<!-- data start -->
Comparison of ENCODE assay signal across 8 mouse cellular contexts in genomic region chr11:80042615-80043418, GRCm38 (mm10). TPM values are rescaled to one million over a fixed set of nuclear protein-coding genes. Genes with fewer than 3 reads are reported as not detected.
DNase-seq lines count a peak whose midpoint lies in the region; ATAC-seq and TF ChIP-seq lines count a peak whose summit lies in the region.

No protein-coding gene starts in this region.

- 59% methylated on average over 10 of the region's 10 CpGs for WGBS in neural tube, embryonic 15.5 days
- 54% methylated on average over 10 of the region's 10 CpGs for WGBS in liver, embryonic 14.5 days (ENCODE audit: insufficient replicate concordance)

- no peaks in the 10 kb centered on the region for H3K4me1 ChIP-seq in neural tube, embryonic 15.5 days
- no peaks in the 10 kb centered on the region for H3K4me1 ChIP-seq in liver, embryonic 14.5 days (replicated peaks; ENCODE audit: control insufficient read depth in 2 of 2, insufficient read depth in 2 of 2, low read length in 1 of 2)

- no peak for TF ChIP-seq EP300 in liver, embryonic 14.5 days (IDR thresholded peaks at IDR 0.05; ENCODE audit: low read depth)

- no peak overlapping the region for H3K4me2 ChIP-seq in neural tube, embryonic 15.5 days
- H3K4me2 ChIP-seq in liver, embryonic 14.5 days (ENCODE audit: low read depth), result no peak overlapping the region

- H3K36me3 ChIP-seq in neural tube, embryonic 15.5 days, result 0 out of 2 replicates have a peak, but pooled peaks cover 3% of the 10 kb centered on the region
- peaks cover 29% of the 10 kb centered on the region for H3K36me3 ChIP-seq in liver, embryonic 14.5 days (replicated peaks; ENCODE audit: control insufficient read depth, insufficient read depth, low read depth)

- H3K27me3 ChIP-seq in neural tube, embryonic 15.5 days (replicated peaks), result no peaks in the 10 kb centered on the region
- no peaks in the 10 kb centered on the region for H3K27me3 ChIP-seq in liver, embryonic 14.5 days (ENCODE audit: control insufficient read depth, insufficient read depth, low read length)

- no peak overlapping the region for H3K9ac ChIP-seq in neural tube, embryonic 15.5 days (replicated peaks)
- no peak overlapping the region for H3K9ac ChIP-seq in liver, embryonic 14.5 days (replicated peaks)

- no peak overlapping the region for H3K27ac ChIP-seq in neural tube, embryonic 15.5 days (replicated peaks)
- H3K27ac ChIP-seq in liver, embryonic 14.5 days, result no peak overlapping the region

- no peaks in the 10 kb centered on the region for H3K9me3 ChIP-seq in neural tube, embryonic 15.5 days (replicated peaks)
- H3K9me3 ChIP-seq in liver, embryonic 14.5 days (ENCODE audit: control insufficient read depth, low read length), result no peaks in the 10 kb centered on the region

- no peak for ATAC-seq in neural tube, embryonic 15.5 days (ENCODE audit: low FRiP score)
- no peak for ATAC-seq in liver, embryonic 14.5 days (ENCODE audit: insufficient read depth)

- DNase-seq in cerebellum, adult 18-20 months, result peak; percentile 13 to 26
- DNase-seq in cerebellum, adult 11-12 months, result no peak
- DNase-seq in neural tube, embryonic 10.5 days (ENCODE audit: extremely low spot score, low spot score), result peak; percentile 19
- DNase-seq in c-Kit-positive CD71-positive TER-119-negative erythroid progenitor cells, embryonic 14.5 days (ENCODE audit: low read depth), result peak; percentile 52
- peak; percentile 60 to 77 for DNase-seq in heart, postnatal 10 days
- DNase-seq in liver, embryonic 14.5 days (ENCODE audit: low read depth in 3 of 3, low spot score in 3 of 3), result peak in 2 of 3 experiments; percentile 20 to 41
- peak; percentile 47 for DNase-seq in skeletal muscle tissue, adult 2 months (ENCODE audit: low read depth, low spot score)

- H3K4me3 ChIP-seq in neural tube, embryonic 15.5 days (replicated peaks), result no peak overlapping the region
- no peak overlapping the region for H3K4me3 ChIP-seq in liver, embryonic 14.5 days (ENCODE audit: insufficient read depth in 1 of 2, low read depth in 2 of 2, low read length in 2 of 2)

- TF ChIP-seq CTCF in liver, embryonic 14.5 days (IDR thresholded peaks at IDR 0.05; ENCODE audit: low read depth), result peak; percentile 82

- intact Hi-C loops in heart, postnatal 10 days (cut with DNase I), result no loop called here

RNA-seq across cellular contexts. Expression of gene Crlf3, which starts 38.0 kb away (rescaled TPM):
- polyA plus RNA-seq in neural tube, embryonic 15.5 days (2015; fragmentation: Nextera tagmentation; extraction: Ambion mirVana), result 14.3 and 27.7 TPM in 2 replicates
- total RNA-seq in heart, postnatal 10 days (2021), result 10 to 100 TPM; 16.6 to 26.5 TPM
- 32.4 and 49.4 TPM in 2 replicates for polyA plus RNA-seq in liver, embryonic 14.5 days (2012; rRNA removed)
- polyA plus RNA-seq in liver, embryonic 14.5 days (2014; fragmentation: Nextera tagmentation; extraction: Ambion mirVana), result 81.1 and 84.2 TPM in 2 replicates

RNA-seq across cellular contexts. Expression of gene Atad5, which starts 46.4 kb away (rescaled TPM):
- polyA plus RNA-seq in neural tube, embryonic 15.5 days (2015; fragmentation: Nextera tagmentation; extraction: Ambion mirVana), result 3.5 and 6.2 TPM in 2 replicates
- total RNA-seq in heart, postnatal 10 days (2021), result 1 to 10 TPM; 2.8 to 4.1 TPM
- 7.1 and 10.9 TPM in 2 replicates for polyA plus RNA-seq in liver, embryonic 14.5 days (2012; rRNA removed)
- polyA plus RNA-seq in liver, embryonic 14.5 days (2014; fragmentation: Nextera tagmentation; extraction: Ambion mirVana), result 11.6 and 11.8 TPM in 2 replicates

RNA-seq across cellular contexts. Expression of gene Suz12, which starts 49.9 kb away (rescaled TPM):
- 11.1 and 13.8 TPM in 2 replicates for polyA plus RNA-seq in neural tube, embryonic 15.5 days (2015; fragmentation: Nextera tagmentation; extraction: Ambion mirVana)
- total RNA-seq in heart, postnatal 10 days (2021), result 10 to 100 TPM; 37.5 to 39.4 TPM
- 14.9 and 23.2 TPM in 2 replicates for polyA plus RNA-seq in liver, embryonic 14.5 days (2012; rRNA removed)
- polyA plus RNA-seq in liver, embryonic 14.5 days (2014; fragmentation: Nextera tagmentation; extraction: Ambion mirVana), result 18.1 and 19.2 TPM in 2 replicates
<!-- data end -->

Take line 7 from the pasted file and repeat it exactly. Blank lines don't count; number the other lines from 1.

- no peaks in the 10 kb centered on the region for H3K4me1 ChIP-seq in liver, embryonic 14.5 days (replicated peaks; ENCODE audit: control insufficient read depth in 2 of 2, insufficient read depth in 2 of 2, low read length in 1 of 2)